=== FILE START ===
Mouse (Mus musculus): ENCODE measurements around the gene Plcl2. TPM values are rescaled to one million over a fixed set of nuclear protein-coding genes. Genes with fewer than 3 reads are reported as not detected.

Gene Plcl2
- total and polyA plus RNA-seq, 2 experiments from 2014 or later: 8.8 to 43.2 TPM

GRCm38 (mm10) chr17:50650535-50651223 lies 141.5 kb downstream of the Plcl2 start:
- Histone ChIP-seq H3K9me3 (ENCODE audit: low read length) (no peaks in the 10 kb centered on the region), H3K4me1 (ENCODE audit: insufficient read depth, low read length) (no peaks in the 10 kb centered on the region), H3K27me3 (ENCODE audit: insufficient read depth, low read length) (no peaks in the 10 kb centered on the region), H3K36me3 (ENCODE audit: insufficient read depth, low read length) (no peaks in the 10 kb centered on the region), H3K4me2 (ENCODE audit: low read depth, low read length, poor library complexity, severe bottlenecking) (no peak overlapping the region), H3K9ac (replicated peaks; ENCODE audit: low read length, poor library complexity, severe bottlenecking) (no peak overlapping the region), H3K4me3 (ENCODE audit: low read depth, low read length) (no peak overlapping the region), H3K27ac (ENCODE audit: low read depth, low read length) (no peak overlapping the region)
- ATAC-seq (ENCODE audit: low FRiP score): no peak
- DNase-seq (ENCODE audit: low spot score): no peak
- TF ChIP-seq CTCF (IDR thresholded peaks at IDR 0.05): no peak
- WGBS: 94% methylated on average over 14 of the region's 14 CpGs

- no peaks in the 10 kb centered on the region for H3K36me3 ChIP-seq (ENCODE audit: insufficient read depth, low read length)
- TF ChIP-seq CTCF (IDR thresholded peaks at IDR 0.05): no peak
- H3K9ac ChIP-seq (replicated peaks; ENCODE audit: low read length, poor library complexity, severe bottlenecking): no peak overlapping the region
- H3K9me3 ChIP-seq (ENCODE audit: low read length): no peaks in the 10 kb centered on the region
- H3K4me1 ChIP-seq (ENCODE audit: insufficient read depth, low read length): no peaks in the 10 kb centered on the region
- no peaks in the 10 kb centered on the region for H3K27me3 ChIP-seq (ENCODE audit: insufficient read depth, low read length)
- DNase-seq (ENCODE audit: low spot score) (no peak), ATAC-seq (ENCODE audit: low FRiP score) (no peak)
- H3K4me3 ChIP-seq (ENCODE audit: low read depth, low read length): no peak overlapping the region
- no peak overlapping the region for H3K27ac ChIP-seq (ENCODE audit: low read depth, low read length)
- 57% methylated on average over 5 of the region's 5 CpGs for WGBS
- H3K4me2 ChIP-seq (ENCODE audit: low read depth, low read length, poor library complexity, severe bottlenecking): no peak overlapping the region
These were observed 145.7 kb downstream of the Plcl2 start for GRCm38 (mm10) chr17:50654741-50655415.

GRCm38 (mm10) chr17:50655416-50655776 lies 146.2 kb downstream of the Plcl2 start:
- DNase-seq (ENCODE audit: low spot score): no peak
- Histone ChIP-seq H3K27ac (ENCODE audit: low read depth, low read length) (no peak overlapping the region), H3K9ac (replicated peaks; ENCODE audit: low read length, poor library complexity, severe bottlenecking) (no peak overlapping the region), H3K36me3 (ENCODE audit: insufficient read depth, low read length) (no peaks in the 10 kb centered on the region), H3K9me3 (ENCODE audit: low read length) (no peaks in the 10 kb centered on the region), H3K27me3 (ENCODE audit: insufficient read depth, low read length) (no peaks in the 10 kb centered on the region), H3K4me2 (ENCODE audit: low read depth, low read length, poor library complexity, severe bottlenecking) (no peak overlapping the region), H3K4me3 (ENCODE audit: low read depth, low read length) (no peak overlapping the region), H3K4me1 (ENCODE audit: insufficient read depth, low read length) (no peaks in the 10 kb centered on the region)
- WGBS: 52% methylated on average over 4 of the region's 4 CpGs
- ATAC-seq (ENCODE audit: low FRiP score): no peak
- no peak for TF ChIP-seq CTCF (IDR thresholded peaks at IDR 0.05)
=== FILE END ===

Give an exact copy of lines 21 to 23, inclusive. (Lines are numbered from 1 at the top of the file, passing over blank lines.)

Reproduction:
These were observed 145.7 kb downstream of the Plcl2 start for GRCm38 (mm10) chr17:50654741-50655415.

GRCm38 (mm10) chr17:50655416-50655776 lies 146.2 kb downstream of the Plcl2 start:
- DNase-seq (ENCODE audit: low spot score): no peak